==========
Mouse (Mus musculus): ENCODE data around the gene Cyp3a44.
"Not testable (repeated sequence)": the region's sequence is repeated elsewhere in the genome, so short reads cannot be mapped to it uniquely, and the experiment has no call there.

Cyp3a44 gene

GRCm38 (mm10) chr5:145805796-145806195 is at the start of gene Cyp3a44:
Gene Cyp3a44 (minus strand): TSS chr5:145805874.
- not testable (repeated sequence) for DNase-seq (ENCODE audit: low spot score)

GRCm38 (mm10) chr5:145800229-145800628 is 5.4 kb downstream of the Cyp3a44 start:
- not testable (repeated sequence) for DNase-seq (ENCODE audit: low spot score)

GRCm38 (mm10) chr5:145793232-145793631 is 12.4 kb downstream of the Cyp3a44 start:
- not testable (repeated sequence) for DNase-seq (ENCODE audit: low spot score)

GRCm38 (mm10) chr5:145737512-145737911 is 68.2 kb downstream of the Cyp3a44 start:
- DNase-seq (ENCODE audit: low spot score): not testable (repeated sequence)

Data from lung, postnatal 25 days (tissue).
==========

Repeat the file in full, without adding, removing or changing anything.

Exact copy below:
Mouse (Mus musculus): ENCODE data around the gene Cyp3a44.
"Not testable (repeated sequence)": the region's sequence is repeated elsewhere in the genome, so short reads cannot be mapped to it uniquely, and the experiment has no call there.

Cyp3a44 gene

GRCm38 (mm10) chr5:145805796-145806195 is at the start of gene Cyp3a44:
Gene Cyp3a44 (minus strand): TSS chr5:145805874.
- not testable (repeated sequence) for DNase-seq (ENCODE audit: low spot score)

GRCm38 (mm10) chr5:145800229-145800628 is 5.4 kb downstream of the Cyp3a44 start:
- not testable (repeated sequence) for DNase-seq (ENCODE audit: low spot score)

GRCm38 (mm10) chr5:145793232-145793631 is 12.4 kb downstream of the Cyp3a44 start:
- not testable (repeated sequence) for DNase-seq (ENCODE audit: low spot score)

GRCm38 (mm10) chr5:145737512-145737911 is 68.2 kb downstream of the Cyp3a44 start:
- DNase-seq (ENCODE audit: low spot score): not testable (repeated sequence)

Data from lung, postnatal 25 days (tissue).